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Bending, Shaping, and Molding the Future with Plastics

Article-Bending, Shaping, and Molding the Future with Plastics

Originally Published MPMN November 2004


Bending, Shaping, and Molding the Future with Plastics

Bioabsorbability, strength, and clarity are key for medical plastics and elastomers

Susan Wallace

T here are several things that medical device OEMs require when choosing plastics and elastomers for the formulation of their products. Toughness, clarity, and resistance against repeated sterilization procedures all play a role in a manufacturer’s selection process. Some product applications also may require a polymer to be biodegradable. Recent uses of bioabsorbable polymers include surface coatings on drug-eluting stents. Implantable devices designed for site-specific drug delivery may also be produced using biodegradable polymers, eliminating the need for surgical removal of the devices. This article explores recent advances in the development and design of plastics and elastomers.

Company Receives Patent for Polymeric Tissue Implants

Cyrolite compounds from Cyro Industries are suitable for use in products requiring gamma irradiation, high impact strength, and low melt-flow rates.

Biodegradability of polymers continues to be a hot topic within the medical device industry. OsteoBiologics Inc. (OBI; San Antonio, TX), a manufacturer of bioabsorbable polymeric materials, recently received a U.S. patent for its fiber-reinforced biodegradable scaffolds. The patent covers methods of manufacturing fiber-reinforced, polymeric implant materials useful for tissue engineering, specifically to facilitate regeneration of load-bearing tissues such as articular cartilage and bone. This new patent broadens existing OBI technologies for both porous and nonporous resorbable scaffolds useful as implants.
Multipolymer Compound Product Line Expands

Cyro Industries (Rockaway, NJ) has expanded its range of Cyrolite acrylic-based multipolymer compounds for global manufacturers of disposable medical devices. The new formulations of transparent Cyrolite compounds are suitable for use in products requiring gamma irradiation, alcohol and lipid resistance, exceptional impact strength, and low melt-flow rates. Applications include luers, spikes, check valves, blood-handling components, catheter accessories, rigid packaging trays, and IV adaptors, connectors, and filter housings.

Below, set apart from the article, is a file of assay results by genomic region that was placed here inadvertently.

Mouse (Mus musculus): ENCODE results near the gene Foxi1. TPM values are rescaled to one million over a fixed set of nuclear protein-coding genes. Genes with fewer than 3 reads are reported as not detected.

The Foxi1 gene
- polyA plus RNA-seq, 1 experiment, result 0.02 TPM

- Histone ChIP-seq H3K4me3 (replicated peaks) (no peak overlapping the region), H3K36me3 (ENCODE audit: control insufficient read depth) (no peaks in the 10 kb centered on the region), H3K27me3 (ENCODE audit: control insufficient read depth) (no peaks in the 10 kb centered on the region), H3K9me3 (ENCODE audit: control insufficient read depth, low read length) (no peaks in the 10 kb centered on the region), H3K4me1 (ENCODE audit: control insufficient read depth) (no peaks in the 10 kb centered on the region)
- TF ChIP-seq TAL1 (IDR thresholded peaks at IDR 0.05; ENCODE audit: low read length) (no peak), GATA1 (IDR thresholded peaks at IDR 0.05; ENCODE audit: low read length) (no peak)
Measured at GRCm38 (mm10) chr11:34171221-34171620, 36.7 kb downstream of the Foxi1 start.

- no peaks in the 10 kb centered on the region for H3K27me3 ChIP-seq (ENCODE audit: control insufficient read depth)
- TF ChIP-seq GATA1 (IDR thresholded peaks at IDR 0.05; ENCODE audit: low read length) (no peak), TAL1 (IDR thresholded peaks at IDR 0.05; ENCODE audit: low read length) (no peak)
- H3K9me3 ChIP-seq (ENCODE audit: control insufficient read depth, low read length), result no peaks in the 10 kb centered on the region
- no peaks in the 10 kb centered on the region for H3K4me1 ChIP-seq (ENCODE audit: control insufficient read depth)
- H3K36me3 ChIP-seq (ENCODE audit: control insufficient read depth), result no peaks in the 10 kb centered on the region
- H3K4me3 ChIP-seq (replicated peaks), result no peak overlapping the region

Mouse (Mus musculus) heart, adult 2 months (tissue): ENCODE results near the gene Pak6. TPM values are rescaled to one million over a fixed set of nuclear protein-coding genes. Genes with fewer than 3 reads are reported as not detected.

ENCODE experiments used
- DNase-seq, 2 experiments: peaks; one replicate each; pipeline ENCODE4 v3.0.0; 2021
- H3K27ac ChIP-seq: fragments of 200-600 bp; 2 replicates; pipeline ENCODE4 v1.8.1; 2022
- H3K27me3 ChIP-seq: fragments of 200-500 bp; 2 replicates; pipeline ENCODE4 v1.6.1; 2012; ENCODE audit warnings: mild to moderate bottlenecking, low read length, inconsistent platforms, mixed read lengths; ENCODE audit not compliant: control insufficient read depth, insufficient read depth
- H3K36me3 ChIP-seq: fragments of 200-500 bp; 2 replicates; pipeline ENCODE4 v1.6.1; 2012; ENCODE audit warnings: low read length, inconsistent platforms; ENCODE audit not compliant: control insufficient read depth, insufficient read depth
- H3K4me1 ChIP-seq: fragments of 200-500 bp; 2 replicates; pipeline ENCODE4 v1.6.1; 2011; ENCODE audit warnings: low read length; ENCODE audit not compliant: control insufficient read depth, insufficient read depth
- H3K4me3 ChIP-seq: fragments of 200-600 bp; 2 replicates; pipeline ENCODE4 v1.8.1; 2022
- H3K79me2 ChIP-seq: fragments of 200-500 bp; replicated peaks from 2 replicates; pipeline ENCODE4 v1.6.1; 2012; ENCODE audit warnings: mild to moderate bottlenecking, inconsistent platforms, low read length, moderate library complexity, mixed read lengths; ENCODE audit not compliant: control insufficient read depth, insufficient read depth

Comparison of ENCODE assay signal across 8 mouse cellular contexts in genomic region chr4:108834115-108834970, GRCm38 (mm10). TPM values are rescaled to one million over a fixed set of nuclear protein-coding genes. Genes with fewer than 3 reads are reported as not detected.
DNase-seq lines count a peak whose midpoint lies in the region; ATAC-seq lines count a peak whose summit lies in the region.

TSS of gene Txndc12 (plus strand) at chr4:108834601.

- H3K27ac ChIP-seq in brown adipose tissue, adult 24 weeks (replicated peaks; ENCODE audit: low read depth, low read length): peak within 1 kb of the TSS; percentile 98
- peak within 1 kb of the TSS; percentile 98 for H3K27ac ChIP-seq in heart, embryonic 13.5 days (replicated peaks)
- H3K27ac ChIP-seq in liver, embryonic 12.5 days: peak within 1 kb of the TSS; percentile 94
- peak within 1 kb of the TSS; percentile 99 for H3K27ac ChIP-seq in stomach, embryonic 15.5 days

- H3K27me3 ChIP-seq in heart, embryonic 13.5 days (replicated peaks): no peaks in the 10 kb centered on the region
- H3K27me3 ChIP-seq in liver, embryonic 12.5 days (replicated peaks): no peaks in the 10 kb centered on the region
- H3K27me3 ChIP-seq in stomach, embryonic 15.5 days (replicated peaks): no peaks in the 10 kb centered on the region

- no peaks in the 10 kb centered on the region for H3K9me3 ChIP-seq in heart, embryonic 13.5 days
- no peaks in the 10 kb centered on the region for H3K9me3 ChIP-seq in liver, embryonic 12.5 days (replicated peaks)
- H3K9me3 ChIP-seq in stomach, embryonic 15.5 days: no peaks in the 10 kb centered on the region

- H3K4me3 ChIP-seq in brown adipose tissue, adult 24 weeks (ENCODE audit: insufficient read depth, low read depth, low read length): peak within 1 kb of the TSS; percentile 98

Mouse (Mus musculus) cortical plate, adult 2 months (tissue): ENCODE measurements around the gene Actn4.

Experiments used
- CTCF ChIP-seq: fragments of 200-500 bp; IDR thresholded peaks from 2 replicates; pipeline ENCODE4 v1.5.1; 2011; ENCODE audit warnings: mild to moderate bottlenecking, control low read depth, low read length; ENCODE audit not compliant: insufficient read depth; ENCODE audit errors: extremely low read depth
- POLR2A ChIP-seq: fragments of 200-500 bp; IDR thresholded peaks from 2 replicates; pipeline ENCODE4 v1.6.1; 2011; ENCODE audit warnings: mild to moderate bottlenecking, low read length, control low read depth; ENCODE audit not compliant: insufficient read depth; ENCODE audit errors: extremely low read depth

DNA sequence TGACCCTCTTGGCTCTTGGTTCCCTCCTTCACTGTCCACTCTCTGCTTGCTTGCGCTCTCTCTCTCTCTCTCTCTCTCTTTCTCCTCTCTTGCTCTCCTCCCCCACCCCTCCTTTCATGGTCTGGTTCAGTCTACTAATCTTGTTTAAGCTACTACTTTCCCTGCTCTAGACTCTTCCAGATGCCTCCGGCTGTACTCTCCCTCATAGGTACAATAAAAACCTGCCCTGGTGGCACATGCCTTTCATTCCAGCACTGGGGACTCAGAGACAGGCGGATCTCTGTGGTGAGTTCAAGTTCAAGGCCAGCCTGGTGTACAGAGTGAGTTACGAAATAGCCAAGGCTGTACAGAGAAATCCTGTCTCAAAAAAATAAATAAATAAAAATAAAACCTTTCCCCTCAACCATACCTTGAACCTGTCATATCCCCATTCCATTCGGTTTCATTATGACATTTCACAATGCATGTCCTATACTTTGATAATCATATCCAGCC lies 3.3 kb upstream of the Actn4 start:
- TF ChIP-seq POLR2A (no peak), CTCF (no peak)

Water-Soluble Polymers Stay Strong and Clear

Tensile strength and enhanced clarity meet solubility with the development of a water-soluble polymer by A. Schulman Inc. (Akron, OH). AquaSol uses a proprietary polyvinyl alcohol technology for film and injection molding applications. The polymer’s physical properties are similar to blown film, yet when exposed to water, it dissolves in as little as 60 seconds. While previous water-soluble materials have had issues with processing and yellowing of the film, AquaSol is free from these problems, according to business manager Oscar Mascarenhas. The polymer is available as a raw material in pellet form in three grades: cold-water formulation, hot-water formulation, and a general-grade formula for any water temperature. Potential uses include packaging for detergents and chemicals, barrier films, graphics films, and disposable medical supplies, as well as injection-molded products.

Thermoplastic Elastomer Is Designed for Comolding and Surface Use